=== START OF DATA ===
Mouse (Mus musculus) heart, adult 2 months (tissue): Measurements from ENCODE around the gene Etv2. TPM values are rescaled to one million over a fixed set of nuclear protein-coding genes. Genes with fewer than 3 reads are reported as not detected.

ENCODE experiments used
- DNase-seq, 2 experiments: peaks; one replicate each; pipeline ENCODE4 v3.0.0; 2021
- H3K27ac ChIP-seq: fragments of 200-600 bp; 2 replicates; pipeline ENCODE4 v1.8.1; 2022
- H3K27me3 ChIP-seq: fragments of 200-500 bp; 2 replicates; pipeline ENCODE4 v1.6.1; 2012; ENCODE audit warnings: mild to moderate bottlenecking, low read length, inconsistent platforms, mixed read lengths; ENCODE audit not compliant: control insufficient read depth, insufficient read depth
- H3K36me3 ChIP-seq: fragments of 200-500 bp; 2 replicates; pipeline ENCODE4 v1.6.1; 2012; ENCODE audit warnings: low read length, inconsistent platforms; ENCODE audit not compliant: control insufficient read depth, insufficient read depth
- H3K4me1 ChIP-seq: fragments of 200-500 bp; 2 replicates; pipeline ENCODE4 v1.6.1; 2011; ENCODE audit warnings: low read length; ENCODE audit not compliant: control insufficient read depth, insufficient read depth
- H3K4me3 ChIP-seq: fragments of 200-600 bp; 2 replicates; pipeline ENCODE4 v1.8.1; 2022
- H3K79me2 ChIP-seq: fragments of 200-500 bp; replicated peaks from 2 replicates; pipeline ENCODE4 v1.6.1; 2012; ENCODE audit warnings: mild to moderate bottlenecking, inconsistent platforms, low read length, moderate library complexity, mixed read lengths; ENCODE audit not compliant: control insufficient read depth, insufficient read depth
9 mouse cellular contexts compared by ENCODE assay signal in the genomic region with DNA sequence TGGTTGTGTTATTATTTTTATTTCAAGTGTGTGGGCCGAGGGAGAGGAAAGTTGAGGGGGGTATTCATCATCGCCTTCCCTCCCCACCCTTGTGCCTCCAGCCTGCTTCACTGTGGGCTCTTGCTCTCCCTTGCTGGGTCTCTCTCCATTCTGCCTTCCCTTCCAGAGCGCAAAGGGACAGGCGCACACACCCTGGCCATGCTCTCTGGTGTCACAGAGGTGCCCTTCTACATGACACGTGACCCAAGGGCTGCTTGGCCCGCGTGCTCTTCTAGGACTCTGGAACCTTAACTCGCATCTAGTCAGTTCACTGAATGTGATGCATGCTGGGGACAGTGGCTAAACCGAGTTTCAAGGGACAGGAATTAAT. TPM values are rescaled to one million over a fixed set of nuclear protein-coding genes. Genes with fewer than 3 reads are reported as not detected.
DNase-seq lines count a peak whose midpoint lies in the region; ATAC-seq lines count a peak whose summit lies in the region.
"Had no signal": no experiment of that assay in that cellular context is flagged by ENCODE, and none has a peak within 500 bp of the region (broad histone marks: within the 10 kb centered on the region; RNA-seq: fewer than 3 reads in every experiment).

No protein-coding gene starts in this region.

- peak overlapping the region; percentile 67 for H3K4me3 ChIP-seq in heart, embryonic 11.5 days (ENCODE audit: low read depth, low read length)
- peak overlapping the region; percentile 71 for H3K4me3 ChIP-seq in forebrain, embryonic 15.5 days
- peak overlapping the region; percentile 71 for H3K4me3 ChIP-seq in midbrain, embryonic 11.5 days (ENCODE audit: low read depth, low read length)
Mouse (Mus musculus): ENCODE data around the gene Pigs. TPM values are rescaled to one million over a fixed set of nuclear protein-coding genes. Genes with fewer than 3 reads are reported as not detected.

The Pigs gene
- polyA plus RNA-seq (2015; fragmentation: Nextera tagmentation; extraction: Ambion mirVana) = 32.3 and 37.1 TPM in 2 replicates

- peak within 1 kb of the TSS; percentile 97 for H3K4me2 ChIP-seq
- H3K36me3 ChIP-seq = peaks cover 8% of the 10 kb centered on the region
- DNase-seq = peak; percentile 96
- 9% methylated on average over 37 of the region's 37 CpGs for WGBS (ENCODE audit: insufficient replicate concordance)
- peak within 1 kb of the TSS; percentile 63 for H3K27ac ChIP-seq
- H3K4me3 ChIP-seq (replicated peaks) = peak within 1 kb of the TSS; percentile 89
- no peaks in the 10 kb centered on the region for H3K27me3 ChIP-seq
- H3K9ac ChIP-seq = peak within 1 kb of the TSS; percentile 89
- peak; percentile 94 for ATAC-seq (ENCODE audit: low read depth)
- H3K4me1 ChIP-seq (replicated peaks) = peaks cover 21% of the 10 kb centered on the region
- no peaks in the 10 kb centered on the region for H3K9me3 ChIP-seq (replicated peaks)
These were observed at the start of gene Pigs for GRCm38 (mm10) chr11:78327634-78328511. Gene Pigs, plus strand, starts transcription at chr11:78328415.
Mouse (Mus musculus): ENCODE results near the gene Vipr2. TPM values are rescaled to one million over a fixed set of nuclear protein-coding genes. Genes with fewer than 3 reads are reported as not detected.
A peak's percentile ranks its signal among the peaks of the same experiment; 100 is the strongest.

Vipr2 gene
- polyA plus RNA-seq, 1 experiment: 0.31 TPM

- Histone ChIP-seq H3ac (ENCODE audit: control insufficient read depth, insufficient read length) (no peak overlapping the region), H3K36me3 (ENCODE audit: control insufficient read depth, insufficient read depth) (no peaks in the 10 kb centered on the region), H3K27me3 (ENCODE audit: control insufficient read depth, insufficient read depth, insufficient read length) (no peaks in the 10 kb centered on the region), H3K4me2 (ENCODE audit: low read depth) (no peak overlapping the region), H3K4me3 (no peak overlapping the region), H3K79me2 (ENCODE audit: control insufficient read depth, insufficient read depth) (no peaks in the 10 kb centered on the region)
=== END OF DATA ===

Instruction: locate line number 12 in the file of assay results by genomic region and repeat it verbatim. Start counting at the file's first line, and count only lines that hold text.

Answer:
"Had no signal": no experiment of that assay in that cellular context is flagged by ENCODE, and none has a peak within 500 bp of the region (broad histone marks: within the 10 kb centered on the region; RNA-seq: fewer than 3 reads in every experiment).